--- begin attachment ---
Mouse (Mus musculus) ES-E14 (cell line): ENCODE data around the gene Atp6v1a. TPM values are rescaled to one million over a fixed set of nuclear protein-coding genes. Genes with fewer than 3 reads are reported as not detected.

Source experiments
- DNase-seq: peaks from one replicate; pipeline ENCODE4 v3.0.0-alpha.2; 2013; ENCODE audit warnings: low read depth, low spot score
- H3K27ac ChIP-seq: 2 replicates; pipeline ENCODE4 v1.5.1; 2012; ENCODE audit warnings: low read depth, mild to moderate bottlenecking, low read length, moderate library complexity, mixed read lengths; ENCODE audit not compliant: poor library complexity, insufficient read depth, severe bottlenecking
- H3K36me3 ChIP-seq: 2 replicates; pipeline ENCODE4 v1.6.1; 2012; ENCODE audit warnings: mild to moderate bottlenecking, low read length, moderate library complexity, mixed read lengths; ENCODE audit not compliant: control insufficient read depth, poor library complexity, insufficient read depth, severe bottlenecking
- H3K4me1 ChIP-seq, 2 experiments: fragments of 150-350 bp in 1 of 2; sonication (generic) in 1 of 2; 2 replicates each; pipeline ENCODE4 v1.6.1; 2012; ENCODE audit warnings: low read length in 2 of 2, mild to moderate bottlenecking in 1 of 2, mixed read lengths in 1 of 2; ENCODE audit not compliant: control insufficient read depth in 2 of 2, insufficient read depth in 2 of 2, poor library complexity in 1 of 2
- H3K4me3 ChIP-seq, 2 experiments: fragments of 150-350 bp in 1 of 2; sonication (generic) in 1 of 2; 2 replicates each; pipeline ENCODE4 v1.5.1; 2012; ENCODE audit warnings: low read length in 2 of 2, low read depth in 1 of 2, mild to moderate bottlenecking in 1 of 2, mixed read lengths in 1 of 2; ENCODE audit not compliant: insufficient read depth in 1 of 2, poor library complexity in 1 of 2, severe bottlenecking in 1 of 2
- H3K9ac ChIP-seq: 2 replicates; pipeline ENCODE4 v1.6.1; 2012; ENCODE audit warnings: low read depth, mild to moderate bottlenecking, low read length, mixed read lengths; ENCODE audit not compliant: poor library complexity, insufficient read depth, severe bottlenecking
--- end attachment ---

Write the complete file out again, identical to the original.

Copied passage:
Mouse (Mus musculus) ES-E14 (cell line): ENCODE data around the gene Atp6v1a. TPM values are rescaled to one million over a fixed set of nuclear protein-coding genes. Genes with fewer than 3 reads are reported as not detected.

Source experiments
- DNase-seq: peaks from one replicate; pipeline ENCODE4 v3.0.0-alpha.2; 2013; ENCODE audit warnings: low read depth, low spot score
- H3K27ac ChIP-seq: 2 replicates; pipeline ENCODE4 v1.5.1; 2012; ENCODE audit warnings: low read depth, mild to moderate bottlenecking, low read length, moderate library complexity, mixed read lengths; ENCODE audit not compliant: poor library complexity, insufficient read depth, severe bottlenecking
- H3K36me3 ChIP-seq: 2 replicates; pipeline ENCODE4 v1.6.1; 2012; ENCODE audit warnings: mild to moderate bottlenecking, low read length, moderate library complexity, mixed read lengths; ENCODE audit not compliant: control insufficient read depth, poor library complexity, insufficient read depth, severe bottlenecking
- H3K4me1 ChIP-seq, 2 experiments: fragments of 150-350 bp in 1 of 2; sonication (generic) in 1 of 2; 2 replicates each; pipeline ENCODE4 v1.6.1; 2012; ENCODE audit warnings: low read length in 2 of 2, mild to moderate bottlenecking in 1 of 2, mixed read lengths in 1 of 2; ENCODE audit not compliant: control insufficient read depth in 2 of 2, insufficient read depth in 2 of 2, poor library complexity in 1 of 2
- H3K4me3 ChIP-seq, 2 experiments: fragments of 150-350 bp in 1 of 2; sonication (generic) in 1 of 2; 2 replicates each; pipeline ENCODE4 v1.5.1; 2012; ENCODE audit warnings: low read length in 2 of 2, low read depth in 1 of 2, mild to moderate bottlenecking in 1 of 2, mixed read lengths in 1 of 2; ENCODE audit not compliant: insufficient read depth in 1 of 2, poor library complexity in 1 of 2, severe bottlenecking in 1 of 2
- H3K9ac ChIP-seq: 2 replicates; pipeline ENCODE4 v1.6.1; 2012; ENCODE audit warnings: low read depth, mild to moderate bottlenecking, low read length, mixed read lengths; ENCODE audit not compliant: poor library complexity, insufficient read depth, severe bottlenecking